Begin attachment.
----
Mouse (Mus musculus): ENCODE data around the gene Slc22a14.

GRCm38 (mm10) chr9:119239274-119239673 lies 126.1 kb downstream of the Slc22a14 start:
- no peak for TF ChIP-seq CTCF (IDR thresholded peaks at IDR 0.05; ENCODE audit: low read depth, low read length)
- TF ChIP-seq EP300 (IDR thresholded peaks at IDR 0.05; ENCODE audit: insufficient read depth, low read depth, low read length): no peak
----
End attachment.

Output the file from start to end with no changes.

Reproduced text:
Mouse (Mus musculus): ENCODE data around the gene Slc22a14.

GRCm38 (mm10) chr9:119239274-119239673 lies 126.1 kb downstream of the Slc22a14 start:
- no peak for TF ChIP-seq CTCF (IDR thresholded peaks at IDR 0.05; ENCODE audit: low read depth, low read length)
- TF ChIP-seq EP300 (IDR thresholded peaks at IDR 0.05; ENCODE audit: insufficient read depth, low read depth, low read length): no peak